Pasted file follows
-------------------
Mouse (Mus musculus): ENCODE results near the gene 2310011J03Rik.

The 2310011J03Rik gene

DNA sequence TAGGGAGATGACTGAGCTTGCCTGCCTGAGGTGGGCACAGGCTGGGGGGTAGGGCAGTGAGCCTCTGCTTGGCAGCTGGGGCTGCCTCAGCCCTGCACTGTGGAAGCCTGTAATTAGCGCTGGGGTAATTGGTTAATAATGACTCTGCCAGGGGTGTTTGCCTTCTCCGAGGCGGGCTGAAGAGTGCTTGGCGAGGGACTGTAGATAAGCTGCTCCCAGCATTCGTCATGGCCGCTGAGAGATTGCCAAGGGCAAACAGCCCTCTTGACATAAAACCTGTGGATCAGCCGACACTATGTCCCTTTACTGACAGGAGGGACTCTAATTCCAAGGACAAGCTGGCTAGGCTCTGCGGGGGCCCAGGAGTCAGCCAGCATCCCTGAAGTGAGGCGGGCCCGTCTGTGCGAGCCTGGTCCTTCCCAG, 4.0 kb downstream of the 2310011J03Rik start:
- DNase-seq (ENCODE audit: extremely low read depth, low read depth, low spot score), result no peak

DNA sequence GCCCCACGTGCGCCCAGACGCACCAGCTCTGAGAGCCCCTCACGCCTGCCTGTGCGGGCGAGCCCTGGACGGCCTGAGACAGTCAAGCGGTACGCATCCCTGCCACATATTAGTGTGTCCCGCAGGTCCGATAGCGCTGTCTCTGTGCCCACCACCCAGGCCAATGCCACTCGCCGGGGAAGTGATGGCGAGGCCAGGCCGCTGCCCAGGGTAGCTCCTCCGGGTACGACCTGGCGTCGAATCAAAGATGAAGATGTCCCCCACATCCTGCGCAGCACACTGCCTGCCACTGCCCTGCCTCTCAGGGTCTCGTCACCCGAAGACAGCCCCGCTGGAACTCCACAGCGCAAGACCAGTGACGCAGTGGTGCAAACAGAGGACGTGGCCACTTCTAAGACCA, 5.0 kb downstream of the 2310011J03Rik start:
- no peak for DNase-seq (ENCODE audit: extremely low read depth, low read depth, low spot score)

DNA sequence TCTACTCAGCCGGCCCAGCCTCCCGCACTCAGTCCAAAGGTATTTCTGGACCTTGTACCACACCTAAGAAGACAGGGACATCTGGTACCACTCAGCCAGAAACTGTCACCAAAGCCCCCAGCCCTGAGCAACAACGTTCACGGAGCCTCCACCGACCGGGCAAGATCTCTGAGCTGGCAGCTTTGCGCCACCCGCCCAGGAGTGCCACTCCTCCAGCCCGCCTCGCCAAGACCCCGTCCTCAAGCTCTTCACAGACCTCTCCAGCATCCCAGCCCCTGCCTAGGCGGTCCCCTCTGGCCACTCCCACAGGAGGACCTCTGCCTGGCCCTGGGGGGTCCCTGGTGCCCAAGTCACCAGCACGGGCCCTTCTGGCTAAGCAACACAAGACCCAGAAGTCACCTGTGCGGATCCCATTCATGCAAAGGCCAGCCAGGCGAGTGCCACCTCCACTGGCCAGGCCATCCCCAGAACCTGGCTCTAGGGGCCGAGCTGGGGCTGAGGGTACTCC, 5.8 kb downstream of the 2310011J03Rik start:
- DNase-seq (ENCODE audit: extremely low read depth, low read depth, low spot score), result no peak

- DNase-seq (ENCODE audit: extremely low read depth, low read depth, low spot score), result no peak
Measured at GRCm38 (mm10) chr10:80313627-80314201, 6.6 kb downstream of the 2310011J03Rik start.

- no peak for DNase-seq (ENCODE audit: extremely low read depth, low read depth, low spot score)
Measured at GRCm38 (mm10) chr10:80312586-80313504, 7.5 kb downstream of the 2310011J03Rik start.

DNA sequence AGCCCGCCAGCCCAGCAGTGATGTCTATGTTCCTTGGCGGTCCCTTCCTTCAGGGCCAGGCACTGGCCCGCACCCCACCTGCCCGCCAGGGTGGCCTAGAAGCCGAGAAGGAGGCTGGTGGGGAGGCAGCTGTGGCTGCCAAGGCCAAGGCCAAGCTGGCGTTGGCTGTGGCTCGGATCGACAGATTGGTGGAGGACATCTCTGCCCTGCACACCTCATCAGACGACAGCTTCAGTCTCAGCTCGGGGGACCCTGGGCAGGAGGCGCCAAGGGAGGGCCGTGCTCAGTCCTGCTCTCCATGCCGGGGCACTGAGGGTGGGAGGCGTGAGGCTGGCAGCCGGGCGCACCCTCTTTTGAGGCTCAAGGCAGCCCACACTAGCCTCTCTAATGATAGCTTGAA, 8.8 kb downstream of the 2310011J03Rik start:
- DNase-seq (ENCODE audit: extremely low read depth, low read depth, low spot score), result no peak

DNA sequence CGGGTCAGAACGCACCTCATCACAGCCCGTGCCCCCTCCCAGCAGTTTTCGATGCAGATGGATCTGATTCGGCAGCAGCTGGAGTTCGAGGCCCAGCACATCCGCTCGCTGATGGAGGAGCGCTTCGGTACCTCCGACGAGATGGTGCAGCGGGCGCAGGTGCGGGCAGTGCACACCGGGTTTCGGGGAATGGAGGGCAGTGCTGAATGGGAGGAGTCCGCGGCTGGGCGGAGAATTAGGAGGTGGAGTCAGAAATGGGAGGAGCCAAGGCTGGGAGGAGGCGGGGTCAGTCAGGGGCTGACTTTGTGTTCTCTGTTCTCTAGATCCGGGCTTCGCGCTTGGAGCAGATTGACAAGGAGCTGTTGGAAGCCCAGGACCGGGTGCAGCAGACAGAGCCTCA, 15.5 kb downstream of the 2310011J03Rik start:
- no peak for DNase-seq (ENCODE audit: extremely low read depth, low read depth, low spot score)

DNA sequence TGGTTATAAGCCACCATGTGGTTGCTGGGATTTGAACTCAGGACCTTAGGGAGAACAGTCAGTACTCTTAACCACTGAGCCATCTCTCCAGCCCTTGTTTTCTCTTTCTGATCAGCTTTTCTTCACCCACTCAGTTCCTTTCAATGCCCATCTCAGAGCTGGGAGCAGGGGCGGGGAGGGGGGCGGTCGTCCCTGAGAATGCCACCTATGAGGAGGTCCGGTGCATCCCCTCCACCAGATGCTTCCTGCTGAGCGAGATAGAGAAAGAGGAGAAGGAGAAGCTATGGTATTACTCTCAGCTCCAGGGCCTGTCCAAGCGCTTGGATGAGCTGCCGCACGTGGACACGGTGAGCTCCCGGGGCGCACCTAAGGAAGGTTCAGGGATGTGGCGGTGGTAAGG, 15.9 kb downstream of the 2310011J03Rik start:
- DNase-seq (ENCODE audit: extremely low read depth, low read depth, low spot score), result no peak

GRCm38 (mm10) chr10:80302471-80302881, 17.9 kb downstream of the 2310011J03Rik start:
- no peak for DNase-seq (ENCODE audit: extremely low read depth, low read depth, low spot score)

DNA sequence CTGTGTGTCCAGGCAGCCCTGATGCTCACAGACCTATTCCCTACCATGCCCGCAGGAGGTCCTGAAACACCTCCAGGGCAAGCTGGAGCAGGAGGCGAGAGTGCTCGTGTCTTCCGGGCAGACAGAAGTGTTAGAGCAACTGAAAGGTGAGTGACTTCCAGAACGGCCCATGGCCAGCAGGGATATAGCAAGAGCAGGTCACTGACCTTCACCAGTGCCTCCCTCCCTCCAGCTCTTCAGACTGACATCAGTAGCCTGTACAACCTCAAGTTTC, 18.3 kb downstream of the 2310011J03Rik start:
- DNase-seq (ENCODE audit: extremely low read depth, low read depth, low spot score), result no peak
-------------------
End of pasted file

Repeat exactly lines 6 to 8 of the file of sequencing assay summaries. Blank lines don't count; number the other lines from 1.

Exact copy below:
- no peak for DNase-seq (ENCODE audit: extremely low read depth, low read depth, low spot score)

DNA sequence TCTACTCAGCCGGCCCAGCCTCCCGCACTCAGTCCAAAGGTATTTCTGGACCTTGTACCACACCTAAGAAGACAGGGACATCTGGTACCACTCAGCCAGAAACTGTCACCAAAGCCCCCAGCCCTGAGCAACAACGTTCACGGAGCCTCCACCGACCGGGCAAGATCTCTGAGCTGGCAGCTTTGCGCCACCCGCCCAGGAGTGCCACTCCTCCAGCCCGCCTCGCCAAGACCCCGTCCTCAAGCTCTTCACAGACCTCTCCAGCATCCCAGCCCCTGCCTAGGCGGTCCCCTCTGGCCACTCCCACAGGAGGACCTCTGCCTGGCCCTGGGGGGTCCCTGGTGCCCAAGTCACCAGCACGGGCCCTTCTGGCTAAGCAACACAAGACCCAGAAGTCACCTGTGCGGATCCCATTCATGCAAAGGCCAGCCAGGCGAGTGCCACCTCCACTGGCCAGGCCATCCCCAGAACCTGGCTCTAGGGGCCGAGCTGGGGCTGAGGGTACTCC, 5.8 kb downstream of the 2310011J03Rik start:
- DNase-seq (ENCODE audit: extremely low read depth, low read depth, low spot score), result no peak